Yousuf Chowdhury (BSc 2020) shares his experience of the Bristol Mentors programme and how it helped shape his career path.
My undergraduate degree was in Economics. So many of us assumed we were going to go into Finance, without really knowing any specific area we wanted to get into. I was applying to internships in my second year without much success and I didn’t know many people in the sector to turn to. I wanted someone to help me through the process and share their experience of the industry, and that was why I applied to Bristol Mentors.
My mentor is called Ken. He did a Chemistry degree before moving into Finance, so he took a slightly unconventional route. He started out working for a large accountancy practice that later became part of Deloitte, before working as a Finance Director and living in America for a few years. He now works as a consultant for different companies based in the UK. His experience in big and small firms and different working cultures gave me a fresh perspective on the variety of working environments. The range of his experience – from starting out to board level – gave me a breadth of knowledge I wouldn’t otherwise have had access to.
One of the things I like about my mentor is that he is easy to talk to. Whether the conversation was about our shared interest in football, or our experiences of Bristol, Ken was approachable and fun to talk to.
My lack of experience with assessment days meant I was concerned about what to expect and how to prepare. I was getting all these pre-interview rejections and I started thinking to myself, if I can’t get through this stage, how am I ever going to succeed at the next? Ken helped ensure I was fully prepared for them, which meant I also enjoyed each assessment centre more. When I had an interview, Ken and I would meet beforehand at the Trade Wind Café near Clifton Downs to do a mock interview. It was such valuable practise for the real thing and helped me anticipate what to expect.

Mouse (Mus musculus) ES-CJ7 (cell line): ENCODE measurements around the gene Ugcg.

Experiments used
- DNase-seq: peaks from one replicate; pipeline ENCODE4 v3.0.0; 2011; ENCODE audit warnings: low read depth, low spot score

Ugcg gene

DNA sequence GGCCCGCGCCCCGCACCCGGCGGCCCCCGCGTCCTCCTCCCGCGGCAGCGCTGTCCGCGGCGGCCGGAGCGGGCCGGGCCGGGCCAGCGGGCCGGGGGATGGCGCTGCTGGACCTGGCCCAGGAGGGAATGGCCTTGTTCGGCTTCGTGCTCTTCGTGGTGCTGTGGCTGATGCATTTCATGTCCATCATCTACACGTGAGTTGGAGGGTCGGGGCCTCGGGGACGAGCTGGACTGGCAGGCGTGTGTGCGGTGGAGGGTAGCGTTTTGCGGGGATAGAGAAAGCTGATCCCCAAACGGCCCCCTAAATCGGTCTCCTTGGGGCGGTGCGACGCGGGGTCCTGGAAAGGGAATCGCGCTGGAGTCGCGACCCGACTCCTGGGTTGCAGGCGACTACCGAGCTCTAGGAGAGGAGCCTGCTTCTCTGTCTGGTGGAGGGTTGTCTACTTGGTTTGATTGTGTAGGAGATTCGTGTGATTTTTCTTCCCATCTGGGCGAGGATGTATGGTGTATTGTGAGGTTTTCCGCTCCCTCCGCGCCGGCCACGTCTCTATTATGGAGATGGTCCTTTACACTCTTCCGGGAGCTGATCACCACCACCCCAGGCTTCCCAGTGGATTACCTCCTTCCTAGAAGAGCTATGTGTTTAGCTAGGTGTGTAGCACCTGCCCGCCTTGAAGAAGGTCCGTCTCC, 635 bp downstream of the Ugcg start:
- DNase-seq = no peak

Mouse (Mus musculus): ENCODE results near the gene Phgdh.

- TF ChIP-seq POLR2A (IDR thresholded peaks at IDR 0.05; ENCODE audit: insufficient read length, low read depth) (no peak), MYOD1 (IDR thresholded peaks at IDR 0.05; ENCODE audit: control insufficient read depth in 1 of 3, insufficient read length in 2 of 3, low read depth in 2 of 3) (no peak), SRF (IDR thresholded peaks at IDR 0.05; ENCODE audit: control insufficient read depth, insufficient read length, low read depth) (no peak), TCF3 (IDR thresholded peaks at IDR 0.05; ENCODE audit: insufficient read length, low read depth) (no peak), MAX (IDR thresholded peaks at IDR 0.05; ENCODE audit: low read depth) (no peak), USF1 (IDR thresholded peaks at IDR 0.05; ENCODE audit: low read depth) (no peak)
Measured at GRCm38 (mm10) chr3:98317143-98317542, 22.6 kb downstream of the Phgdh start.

The most impactful thing that the Bristol Mentors programme has done is help me focus. By applying for roles I was actually interested in, I started coming across as more enthusiastic and confident.
One of the best pieces of advice my mentor gave me was to close an interview with a strong statement. From the interview feedback I have had, I really think this has helped. It shows interviewers that I am engaged and enthusiastic about the role.
Ken and I keep in touch, we still talk about football and when he next comes to London we are going to meet up. It has become a nice friendship and a long-term mentorship. Before I started with Bristol Mentors, I thought to myself, why would someone be a mentor? Now, I completely understand. If the University asked me in ten years’ time if I wanted to be a mentor, I would happily give back to the programme that has helped me so much. So many students have no idea what they want to do or how to go about doing it. This mentorship gave me that focus and the confidence I needed.
I was supposed to start an internship this summer in Asset Management. COVID-19 has meant that it will have to be delayed until next summer. However, I am enjoying my current internship at the UK’s biggest Bank Lobbying group and I’ll potentially have the opportunity to continue working there part time during my Masters at UCL, which I start in September. There is a lot of uncertainty in the world, but since participating in Bristol Mentors, I feel more confident in my own ability and I know that everything is going to be ok.
Bristol Mentors is the University of Bristol’s alumni mentoring programme, providing career-focused support for students from under-represented backgrounds by matching them with an alumni mentor.